Tuesday, July 6, 2021

Long Reserve Life Oil: Cenovus Energy Inc.

Some history of Cenovus Energy:

When the Canadian Pacific Railway was formed, the government of Sir John A. Macdonald compensated it for assuming the risk of developing the railroad with the subsurface rights for a checkerboard pattern of most of Alberta and part of Saskatchewan. These rights were later spun off to the company's predecessors. In April 2002, PanCanadian Petroleum Ltd was spun out of Canadian Pacific Limited. It subsequently merged with Alberta Energy Corporation to form EnCana. In 2009, Encana completed the corporate spin-off of Cenovus Energy, which held its oil business, representing one-third of total production and reserves, and EnCana Corporation retaining its natural gas business. In 2017, Cenovus purchased ConocoPhillips' 50 percent share of their Foster Creek Christina Lake (FCCL) oil sands projects and most of their conventional assets in Alberta and British Columbia, including the Deep Basin. Cenovus completed the acquisition of Husky Energy for C$3.9 billion in stock in January 2021. Cenovus has two projects producing oil in the oil sands – Foster Creek and Christina Lake (Alberta). Both projects use a drilling method called steam-assisted gravity drainage (SAGD).

Cenovus is listed on the NYSE (CVE, US$9.72) and the Toronto Stock Exchange (CVE.TO, CAD$12). (As you can see, a CAD$ is equal to 0.81 US$). When Cenovus acquired them, Husky shareholders received common Cenovus shares plus warrants. The warrants were issued in January 2021 and have five years until expiration (January 2026) with a strike price of CAD$6.54 (or US$5.30). With the CVE shares at $9.72, the intrinsic value of the warrant is $4.42 and they trade for $5.64. 

The combined company (Cenovus + Husky) is the third largest Canadian oil and natural gas producer and the second largest Canadian-based refiner and upgrader. As one description puts it,

"The transaction was transformational for Cenovus Energy because it filled the gaps in both companies' weaknesses. For CVE, it has excess production that it needed to sell into the market (insufficient refining capacity, and for Husky, it had excess refining capacity (insufficient production). By combining the two, the integrated business model flourishes and CVE is able to reap the benefits via synergy and better pricing realization."

As of December 2020, Cenovus reserves (proved and probable, net of royalties) were estimated to be 4.9 billion barrels. (Or, 6.3 gross of royalties.) Adding in natural gas reserves, their reserves are a total of 6.7 billion barrels (gross, 2P). At the present production rate of ~0.5 million barrels of oil equivalent per day, or 170 million barrels per year, those reserves are enough to last for 40 years.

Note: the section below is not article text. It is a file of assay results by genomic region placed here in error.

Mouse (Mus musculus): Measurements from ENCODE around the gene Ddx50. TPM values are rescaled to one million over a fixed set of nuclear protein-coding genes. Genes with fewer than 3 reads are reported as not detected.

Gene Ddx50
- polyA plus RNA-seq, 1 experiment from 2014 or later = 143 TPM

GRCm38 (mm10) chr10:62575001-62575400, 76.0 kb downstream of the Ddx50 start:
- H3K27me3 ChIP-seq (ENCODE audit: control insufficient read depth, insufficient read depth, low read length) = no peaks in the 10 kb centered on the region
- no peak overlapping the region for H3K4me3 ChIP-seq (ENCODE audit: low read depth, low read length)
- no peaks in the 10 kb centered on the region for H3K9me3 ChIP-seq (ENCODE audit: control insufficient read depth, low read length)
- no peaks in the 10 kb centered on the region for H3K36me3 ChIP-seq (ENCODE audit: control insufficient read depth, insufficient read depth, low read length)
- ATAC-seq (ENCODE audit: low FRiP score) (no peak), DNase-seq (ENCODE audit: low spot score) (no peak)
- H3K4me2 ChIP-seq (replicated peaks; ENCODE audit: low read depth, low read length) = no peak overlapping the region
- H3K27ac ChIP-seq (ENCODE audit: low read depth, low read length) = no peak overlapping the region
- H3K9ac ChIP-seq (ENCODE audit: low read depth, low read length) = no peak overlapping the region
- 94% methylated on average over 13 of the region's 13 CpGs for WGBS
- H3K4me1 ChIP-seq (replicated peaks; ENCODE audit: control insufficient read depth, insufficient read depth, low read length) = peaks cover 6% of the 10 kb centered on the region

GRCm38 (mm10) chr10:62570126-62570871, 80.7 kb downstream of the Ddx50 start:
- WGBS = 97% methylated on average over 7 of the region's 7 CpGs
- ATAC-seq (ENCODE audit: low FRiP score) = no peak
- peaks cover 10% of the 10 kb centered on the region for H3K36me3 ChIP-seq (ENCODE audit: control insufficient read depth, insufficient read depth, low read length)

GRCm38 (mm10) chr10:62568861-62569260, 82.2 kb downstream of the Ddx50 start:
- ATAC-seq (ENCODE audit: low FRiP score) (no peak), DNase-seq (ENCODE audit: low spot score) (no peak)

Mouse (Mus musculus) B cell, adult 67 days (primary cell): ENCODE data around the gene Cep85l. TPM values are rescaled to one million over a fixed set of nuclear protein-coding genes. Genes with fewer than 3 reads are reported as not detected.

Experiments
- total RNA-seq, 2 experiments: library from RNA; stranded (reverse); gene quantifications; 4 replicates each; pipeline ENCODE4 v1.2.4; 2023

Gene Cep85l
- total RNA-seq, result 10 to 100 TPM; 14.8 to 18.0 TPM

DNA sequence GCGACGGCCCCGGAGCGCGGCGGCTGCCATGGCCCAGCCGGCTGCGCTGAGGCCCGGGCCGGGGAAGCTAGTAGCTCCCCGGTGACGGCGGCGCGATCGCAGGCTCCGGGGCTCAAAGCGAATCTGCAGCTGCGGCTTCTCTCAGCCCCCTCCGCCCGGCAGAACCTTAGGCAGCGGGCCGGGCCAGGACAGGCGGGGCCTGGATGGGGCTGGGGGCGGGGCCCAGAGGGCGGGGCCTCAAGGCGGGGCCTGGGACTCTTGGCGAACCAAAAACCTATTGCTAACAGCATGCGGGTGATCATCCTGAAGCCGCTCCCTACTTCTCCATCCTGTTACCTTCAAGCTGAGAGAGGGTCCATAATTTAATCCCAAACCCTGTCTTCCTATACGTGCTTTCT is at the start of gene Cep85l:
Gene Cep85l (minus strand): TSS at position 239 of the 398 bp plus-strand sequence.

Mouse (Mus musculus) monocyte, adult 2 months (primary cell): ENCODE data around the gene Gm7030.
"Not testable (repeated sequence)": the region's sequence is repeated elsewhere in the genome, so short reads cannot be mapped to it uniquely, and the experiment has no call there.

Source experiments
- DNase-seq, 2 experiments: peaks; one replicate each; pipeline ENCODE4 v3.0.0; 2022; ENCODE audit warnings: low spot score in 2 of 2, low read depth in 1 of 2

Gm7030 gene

Cenovus produces most of its oil by steam assisted gravity drainage (SAGD): "an enhanced oil recovery technology for producing heavy crude oil and bitumen. It is an advanced form of steam stimulation in which a pair of horizontal wells is drilled into the oil reservoir, one a few metres above the other. High pressure steam is continuously injected into the upper wellbore to heat the oil and reduce its viscosity, causing the heated oil to drain into the lower wellbore, where it is pumped out."

At US$67 WTI, Cenovus was projected to generate CAD$7.5 billion of operating cash flow and CAD$5.7 billion of free cash flow. The recent increase in oil price (to $75/bbl) should significantly augment the cash flow if it holds up.

The current market capitalization is CAD$23.6 billion and the net debt is CAD$13 billion for a total enterprise value of CAD $37 billion. (Or $30 billion in USD.) So, the FCF/EV yield before the latest increase in the oil price was around 15%.

Also impressive with the mature Canadian oil sands giants is the level of FCF conversion. If Cenovus spends $1.8 billion on capital expenditure and has $7.5 billion (or more) in operating cash flow, that is 75% FCF/OCF conversion which isn't bad.

Conoco got a lot of CVE stock when the 2017 acquisition took place (Conoco owns 10%), and they are selling it. When Cenovus was spun off in 2009, it traded for $25. Thanks to the long commodity bear market, it trades for a little more than a third of that price more than a decade later.

Something else you may notice is that the enterprise value of Cenovus per barrel of net 2P reserves is about US$6.

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